The primary health centre provides services related to preventing these diseases and their early detection, and ensuring that even for chronic illness diagnosed at higher levels there is medication compliance and follow up and prevention of complications possible at the primary care level. Most importantly, when consultation at a higher level is required it is the primary care provider who acts as a guide and facilitator to access such care. Further, when we say this is community-based care we are referring to services  being as close to communities as is convenient, which is what a network of primary level of care providers do. And when we say, this is population-based healthcare we are referring to the requirement that such a provider is responsible for the highest attainable health outcomes in the entire population and NOT ONLY to those who sought care.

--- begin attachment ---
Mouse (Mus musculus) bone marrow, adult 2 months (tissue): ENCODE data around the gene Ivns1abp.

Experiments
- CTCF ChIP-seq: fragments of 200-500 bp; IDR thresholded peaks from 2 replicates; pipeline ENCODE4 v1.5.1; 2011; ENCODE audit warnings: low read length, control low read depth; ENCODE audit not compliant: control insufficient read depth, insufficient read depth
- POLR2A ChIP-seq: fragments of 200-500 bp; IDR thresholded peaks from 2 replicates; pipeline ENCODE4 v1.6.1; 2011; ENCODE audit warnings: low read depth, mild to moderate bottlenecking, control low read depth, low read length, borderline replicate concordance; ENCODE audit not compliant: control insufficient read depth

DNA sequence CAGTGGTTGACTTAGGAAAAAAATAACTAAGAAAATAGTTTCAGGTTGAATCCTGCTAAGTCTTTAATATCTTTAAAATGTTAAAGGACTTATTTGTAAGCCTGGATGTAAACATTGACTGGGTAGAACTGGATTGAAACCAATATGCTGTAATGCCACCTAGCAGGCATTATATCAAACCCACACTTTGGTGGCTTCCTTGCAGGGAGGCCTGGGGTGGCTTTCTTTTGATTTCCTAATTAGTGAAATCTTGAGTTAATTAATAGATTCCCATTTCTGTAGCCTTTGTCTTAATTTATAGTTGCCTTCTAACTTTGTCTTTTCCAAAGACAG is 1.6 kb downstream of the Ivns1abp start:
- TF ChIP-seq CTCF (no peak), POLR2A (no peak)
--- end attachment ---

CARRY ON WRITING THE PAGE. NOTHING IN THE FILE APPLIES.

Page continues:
Registration  with primary care provider and  entitlements: Thus, in such a health system, every family and individual is registered with a primary healthcare provider and such a registration is the means through which they access all preventive, promotive and curative services as required and feasible at that level. It is also the portal through which they have facilitated access to all the secondary and tertiary care that is available under the health service. In effect, the act of registration is the act of securing delivery of the entitlement. Patients who walk-in directly to a higher centre cannot be denied care, but they are not assured of the continuity of care across levels that they would get if they had come in as referrals from their primary facility of registration. In the current scenario, even where there are public services available, there are many informal forms of rationing care. Often patients are told to go elsewhere because the requisite care is not available there or because the available capacity is exceeded.